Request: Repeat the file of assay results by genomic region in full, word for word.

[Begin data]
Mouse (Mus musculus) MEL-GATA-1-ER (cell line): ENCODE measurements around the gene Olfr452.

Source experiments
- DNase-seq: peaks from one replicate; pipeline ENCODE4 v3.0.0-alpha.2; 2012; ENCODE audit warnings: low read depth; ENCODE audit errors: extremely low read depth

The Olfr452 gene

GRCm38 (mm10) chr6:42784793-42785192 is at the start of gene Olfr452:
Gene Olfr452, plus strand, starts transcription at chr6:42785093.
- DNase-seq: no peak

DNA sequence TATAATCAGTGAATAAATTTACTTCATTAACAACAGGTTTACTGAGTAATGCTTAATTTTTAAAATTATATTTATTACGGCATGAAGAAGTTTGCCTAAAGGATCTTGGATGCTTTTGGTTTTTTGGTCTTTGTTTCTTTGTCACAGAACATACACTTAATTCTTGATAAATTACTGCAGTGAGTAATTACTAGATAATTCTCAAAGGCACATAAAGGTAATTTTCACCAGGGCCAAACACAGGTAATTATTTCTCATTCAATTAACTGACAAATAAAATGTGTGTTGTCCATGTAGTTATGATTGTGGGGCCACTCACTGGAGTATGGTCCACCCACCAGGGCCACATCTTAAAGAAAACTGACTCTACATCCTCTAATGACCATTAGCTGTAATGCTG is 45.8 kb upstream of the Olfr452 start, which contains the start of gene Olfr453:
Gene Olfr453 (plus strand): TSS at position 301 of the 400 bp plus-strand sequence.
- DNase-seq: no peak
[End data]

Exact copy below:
Mouse (Mus musculus) MEL-GATA-1-ER (cell line): ENCODE measurements around the gene Olfr452.

Source experiments
- DNase-seq: peaks from one replicate; pipeline ENCODE4 v3.0.0-alpha.2; 2012; ENCODE audit warnings: low read depth; ENCODE audit errors: extremely low read depth

The Olfr452 gene

GRCm38 (mm10) chr6:42784793-42785192 is at the start of gene Olfr452:
Gene Olfr452, plus strand, starts transcription at chr6:42785093.
- DNase-seq: no peak

DNA sequence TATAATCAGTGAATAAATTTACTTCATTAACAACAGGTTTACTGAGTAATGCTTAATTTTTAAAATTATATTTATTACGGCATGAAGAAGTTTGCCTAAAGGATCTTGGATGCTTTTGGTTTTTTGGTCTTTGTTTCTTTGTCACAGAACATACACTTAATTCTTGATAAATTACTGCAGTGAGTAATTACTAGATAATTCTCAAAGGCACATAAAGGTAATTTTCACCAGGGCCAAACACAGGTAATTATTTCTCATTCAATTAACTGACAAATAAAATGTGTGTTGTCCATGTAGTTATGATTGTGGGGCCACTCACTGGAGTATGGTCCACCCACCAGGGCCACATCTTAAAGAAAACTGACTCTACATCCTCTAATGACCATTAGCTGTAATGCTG is 45.8 kb upstream of the Olfr452 start, which contains the start of gene Olfr453:
Gene Olfr453 (plus strand): TSS at position 301 of the 400 bp plus-strand sequence.
- DNase-seq: no peak